We all start a task with the intention of its fruition delivering some satisfaction. Indeed, it is disgruntlement with a condition and the anticipation of gratification in remedy which drives us.
This goal-bound will toward accomplishment is distinct from hope. Hope is an attachment to a cherished situation: a wish for something outside one’s control. Otherwise one could work one’s will and see what comes of it.
Hope is a wimpy comfort emotion, the positive polar opposite of fear’s negativity. Hope springs from the imagination and is sustained in psychospace as nearly tangible – for if hope were remote, its comfort would be scant. A distant hope is a forlorn thought. Psychospace is the mental map of topographical proximity that conceptual frameworks occupy.
Those in the Collective – the great wad of humanity – live in ignorance of reality. A tiny percentage of humanity is at an elevated level of consciousness: from enlightenment to realization.
Those realized – in unity consciousness – have an existential grasp of the gulf between perceived actuality and reality. The profound insights of the world’s religions emanated from realized teachers (gurus) but have often been warped by lesser men who do not even comprehend what gurus experience firsthand.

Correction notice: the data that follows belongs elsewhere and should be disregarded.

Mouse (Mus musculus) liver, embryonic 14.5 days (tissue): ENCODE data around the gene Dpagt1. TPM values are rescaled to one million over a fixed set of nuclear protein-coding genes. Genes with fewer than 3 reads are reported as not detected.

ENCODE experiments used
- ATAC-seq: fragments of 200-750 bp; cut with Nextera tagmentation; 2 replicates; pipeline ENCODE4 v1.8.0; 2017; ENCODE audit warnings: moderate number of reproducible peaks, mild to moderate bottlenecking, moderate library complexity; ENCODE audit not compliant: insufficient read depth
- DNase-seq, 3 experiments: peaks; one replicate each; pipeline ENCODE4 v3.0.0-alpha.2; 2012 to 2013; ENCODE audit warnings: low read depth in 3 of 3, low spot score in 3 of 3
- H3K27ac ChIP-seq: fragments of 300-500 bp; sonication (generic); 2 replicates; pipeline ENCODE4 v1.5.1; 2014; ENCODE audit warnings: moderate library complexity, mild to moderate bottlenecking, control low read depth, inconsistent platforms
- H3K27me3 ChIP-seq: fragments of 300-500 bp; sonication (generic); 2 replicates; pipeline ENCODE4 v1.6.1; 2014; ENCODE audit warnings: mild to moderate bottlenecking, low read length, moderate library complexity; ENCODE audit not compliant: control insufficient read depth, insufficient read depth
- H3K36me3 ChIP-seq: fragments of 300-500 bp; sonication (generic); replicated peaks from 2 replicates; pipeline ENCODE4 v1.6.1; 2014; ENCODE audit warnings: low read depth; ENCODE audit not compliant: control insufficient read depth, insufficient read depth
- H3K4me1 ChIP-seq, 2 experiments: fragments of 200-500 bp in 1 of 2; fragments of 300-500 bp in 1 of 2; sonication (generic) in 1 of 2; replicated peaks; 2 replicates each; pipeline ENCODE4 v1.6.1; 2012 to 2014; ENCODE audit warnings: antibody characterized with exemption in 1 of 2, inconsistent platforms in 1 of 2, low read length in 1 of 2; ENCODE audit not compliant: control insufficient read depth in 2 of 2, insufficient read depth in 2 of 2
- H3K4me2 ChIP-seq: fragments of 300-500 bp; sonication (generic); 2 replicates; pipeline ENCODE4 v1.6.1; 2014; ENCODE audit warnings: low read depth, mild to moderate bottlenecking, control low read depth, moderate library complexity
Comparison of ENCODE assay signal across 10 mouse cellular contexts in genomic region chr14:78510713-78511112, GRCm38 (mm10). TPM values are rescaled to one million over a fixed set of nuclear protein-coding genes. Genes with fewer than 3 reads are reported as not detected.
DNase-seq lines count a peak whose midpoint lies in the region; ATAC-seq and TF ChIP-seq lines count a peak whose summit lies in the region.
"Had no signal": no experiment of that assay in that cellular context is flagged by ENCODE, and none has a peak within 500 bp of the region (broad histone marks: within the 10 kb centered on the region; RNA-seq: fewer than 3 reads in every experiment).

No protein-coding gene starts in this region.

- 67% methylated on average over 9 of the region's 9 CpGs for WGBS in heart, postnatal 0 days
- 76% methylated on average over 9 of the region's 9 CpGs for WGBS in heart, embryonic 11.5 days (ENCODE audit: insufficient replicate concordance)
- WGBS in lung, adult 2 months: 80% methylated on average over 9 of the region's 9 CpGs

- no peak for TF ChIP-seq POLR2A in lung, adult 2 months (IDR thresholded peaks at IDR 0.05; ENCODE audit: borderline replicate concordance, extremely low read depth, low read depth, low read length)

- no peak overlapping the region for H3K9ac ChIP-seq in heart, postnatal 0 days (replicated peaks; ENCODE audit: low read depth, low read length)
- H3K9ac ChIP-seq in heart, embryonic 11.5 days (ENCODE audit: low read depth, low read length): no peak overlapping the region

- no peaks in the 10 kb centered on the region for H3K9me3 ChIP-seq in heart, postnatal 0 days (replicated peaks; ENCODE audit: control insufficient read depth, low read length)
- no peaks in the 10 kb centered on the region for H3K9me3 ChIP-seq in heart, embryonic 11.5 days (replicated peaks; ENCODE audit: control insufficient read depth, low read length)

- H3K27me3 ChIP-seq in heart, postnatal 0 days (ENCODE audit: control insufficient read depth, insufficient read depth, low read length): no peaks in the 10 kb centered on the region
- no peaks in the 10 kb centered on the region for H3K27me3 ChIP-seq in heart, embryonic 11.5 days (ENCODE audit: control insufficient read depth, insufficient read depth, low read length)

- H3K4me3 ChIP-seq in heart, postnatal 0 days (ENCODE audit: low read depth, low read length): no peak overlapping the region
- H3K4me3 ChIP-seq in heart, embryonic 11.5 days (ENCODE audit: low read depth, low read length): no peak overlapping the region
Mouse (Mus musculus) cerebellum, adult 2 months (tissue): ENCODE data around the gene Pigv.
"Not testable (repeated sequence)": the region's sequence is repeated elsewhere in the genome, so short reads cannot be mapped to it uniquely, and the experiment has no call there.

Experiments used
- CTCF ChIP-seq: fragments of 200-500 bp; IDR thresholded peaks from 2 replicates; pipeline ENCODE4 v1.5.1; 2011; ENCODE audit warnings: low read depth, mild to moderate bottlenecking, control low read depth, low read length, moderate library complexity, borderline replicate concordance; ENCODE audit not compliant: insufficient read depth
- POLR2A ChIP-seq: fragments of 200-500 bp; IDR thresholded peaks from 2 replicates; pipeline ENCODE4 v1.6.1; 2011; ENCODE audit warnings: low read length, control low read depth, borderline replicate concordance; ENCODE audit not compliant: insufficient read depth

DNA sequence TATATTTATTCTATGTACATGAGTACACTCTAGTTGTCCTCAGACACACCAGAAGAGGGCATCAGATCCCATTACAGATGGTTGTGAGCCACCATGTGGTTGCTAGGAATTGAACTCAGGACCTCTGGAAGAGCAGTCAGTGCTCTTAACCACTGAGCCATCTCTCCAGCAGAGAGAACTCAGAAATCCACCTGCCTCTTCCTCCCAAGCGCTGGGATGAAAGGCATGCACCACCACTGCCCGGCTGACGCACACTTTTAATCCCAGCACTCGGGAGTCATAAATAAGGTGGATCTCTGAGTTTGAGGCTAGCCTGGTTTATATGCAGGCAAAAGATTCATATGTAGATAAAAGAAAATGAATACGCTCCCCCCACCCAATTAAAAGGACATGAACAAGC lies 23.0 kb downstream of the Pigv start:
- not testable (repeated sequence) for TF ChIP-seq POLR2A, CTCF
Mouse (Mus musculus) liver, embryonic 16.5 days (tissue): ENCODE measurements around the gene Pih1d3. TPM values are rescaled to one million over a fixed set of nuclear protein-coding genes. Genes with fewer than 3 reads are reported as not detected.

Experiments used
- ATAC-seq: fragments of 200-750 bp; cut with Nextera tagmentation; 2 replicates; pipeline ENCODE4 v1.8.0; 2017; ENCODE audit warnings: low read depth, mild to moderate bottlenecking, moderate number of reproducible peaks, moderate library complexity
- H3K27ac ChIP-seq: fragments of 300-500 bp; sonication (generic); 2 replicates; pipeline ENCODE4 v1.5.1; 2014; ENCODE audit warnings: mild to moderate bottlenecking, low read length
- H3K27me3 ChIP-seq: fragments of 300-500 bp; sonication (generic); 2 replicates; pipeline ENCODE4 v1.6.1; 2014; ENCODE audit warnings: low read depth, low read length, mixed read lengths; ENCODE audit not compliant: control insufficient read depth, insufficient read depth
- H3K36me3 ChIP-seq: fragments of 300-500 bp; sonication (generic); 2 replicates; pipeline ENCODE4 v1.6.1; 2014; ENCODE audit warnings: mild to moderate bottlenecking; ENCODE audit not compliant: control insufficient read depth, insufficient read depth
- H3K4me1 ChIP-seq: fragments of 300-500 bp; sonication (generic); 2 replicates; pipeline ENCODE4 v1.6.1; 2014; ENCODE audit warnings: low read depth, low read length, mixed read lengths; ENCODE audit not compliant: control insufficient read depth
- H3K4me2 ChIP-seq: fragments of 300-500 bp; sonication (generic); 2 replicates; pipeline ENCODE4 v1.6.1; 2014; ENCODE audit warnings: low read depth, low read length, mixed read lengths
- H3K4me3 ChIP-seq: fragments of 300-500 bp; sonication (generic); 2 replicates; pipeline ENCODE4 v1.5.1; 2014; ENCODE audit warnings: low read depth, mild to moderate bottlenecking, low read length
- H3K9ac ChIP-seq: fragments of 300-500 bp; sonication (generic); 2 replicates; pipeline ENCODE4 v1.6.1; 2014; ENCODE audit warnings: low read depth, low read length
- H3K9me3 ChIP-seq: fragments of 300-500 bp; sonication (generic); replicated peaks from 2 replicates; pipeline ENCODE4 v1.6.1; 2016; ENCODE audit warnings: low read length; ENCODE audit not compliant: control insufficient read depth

The cultural and scientific paradigms of the world come from those in ignorance. They are all almost entirely wrong, as my Spokes of the Wheel books show.
Ignorance is itself mental illness, as the mind occasionally whips itself into a frenzy emotionally or cognitively for its own self-stimulation. Some people enjoy the inner spectacle, as it makes them feel “alive.” Others in the Collective are duller in vitality: either by nature or by practice in insulating themselves from the predations of nattermind (the inner independent agency which is commonly called “the mind”).
In all instances the Collective have diminished awareness, as the mind does not want its victims to see through its own pretenses; though flashes of what life could be with an elevated consciousness are sometimes seen. These are what Collective psychologists call “peak experiences.”
To be emotionally attached to something outside one’s control is a flagrant symptom of ignorance. This condition is the essence of hope.
Hope exemplifies the distinction between ignorance and enlightenment. Succoring optimism for the future, hope “spiritually” nourishes those enslaved to their minds. (Spirituality is lamentably misunderstood by the Collective.)
Those enlightened have no need of hope. The present moment is sufficient. For that is all existence ever is.
Here is the insipid instance of conventional ignorance that inspired this essay:
Christian van Nieuwerburgh, “‘Hope’ isn’t mere wishful thinking – it’s a valuable tool we can put to work in a crisis,” The Conversation (21 September 2020).
Ishi Nobu, “Construal,” in The Hub of Being (2019).
Ishi Nobu, ” Consciousness,” in Clarity: The Path Inside (2019).